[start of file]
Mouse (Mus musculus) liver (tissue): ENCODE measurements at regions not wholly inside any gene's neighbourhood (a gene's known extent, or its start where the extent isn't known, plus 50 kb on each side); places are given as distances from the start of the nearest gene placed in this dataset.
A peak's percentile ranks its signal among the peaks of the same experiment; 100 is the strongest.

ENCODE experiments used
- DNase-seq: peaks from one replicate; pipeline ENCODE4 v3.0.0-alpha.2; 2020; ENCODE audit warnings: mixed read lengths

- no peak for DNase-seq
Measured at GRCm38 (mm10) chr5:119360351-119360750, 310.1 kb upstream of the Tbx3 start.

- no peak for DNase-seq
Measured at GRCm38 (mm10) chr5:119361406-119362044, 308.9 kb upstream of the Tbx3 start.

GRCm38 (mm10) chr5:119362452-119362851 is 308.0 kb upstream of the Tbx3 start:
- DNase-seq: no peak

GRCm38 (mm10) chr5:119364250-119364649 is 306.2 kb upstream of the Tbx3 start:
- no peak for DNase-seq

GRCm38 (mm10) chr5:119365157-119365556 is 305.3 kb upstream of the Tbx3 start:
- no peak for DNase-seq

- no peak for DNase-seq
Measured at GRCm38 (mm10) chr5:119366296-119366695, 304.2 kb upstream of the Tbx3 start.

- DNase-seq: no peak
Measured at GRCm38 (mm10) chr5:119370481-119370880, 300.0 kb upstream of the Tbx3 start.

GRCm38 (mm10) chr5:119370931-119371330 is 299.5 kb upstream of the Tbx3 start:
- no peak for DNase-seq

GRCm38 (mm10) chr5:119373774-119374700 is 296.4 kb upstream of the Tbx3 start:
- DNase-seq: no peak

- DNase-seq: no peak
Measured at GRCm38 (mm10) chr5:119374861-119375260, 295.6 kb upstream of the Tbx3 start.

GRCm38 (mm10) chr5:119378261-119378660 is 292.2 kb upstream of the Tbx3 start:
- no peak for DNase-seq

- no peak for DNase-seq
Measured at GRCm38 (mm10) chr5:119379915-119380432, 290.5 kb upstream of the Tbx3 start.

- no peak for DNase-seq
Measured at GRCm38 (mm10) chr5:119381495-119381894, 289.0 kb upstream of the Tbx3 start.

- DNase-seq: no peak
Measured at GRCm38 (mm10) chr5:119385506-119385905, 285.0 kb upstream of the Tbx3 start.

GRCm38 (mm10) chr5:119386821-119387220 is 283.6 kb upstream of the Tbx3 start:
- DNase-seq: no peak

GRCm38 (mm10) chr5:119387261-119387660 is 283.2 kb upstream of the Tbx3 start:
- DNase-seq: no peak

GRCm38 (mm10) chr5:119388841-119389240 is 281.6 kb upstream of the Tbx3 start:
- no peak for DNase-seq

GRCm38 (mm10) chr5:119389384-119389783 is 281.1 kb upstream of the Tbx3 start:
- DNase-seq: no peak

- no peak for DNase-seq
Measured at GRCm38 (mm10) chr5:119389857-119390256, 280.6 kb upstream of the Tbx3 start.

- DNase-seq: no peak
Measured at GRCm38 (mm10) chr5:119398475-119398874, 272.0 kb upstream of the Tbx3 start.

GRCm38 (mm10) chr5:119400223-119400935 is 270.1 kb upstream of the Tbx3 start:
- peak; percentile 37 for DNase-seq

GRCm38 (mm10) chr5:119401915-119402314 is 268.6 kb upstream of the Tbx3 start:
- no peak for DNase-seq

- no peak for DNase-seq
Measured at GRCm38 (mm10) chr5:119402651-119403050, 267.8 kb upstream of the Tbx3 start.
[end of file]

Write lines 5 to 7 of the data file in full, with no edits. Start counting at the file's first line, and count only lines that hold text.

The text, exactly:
- no peak for DNase-seq
Measured at GRCm38 (mm10) chr5:119360351-119360750, 310.1 kb upstream of the Tbx3 start.

- no peak for DNase-seq